There’s so many! And the list changes all the time too. I’m always excited to be discovering new artists - both historic and contemporary. 

I’m continually inspired by the masters – the ones we all love: Rembrandt and Vermeer, Van Gogh and Cezanne… the Russian realists, the German expressionists, the lovers of line: Klimt, Schiele, Neel. And the Polish painters that I grew up looking at and up to: Wyspianski, Boznanska, Ruszczyc, Witkacy…


How do you go about finding inspiration to create?

I am usually pretty self driven and feel motivated to get as much done as I can in the few hours I have between busy family life and other everyday tasks. I think it is related to the fact that I had a long break between art school and actually working as an artist. I was busy raising family for many years and only got back to painting after our oldest left for college and our youngest child went to school full time. “When, if not now?” kinda thinking…

Looking at good art, especially in person, often fills me with inspiration and makes me want to run back to my studio and try out new ideas.

Oh, and live figure drawing sessions. A regular drawing practice from a model was very influential in getting me back on track as an artist, and is still an excellent way to keep improving my observational and drawing skills.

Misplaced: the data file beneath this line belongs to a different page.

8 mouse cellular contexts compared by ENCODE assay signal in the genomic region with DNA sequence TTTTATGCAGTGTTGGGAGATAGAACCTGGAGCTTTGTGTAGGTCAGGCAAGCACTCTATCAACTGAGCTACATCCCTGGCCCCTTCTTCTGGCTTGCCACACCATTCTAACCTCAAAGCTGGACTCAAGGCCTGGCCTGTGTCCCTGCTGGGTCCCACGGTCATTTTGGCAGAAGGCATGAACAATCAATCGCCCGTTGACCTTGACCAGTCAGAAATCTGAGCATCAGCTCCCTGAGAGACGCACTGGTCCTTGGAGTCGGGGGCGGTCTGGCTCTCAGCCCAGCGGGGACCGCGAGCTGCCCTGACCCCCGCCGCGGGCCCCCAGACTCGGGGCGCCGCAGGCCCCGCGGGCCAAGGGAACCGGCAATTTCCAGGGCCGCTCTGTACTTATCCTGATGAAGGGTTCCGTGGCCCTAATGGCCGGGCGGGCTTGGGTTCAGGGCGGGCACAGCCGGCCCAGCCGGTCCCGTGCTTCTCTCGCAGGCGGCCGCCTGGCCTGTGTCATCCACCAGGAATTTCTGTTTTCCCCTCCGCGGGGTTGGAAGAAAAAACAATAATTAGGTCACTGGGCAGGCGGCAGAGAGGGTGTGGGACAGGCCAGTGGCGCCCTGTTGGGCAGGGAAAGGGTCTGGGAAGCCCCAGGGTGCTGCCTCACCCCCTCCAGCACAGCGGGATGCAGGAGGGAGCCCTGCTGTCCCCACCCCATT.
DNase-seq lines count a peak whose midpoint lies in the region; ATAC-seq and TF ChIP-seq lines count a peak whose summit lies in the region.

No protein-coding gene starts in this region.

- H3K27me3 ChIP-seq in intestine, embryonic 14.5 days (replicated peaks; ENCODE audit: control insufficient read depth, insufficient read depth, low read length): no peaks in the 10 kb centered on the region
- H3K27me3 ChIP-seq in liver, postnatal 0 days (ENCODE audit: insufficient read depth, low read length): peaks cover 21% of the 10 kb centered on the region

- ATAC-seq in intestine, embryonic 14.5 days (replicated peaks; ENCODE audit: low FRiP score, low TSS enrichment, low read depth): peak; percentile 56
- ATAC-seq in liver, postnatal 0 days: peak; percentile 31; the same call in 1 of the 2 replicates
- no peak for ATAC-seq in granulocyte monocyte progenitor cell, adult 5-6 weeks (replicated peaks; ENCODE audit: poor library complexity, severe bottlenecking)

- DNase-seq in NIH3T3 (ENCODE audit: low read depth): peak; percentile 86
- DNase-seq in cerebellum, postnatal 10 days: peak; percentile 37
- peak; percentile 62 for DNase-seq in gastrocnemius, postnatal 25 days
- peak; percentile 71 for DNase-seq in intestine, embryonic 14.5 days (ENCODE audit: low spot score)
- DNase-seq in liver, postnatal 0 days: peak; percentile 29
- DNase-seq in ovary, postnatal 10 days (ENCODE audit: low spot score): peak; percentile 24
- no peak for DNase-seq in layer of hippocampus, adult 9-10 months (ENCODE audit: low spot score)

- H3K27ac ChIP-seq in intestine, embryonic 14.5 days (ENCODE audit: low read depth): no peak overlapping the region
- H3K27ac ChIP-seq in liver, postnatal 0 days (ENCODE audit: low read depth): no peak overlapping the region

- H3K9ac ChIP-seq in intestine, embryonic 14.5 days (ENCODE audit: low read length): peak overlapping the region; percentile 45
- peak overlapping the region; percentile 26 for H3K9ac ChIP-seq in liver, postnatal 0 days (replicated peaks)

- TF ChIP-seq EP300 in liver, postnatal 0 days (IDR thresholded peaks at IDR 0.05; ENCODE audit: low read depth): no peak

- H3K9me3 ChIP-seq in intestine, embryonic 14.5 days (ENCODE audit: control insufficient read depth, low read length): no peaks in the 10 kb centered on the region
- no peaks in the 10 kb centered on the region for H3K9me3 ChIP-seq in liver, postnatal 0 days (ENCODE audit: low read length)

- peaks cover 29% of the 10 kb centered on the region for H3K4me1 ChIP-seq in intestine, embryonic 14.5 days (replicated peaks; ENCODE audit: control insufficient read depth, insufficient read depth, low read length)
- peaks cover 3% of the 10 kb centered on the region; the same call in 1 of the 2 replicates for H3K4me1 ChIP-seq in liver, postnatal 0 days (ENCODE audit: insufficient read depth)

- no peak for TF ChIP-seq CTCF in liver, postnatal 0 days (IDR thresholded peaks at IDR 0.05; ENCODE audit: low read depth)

If you could have a conversation with any artist, dead or alive, who would it be and why?

Really hard question… I’m not sure - anyone and all of them? So many artists seem interesting for different reasons, and I would love to to talk to them about it all: their life, their process, the art world contemporary to their times...


What was the last thing you saw that really inspired you to create?

Maybe not exactly the last thing that I saw, but something that’s on my mind for a while now: traditional printmaking techniques. I think my line work would translate interestingly in print and I’m looking for a way to try and make it happen!


Many of our readers are artists themselves, what’s one piece of advice you’d give them?

I’d tell them what I told myself: “Just go for it” - meaning; just do it, dont be afraid to try new things, dont be afraid to fail, be true to what really matters to you. “Just go for it” was  the advice I gave myself a couple of years ago when I decided to seriously immerse myself in art… and went for it! I still remind myself that, whenever starting a new painting, considering a daring project, or facing difficulties.

There is also the famous Picasso quote “Inspiration exists, but it has to find us working” that is just simply the truth about creating anything.



What music are you listening to these days?

I listen to a lot of audiobooks while working, and go through phases of different genres of literature. I like a lot of different styles, but a good sci-fi is always my go to.

I like listening to podcasts as well, and art podcasts are something I can relate to on a personal level. It is pretty special to listen to other painters talking about their practice while also painting at my own easel.

Music-wise: I have my all time favorites: Björk, Amy Winehouse, Agnes Obel, Sigur Ros, Black Pumas, Alabama Shakes. I also enjoy listening to classical music, jazz, and eighties rock - so, really all-over the place!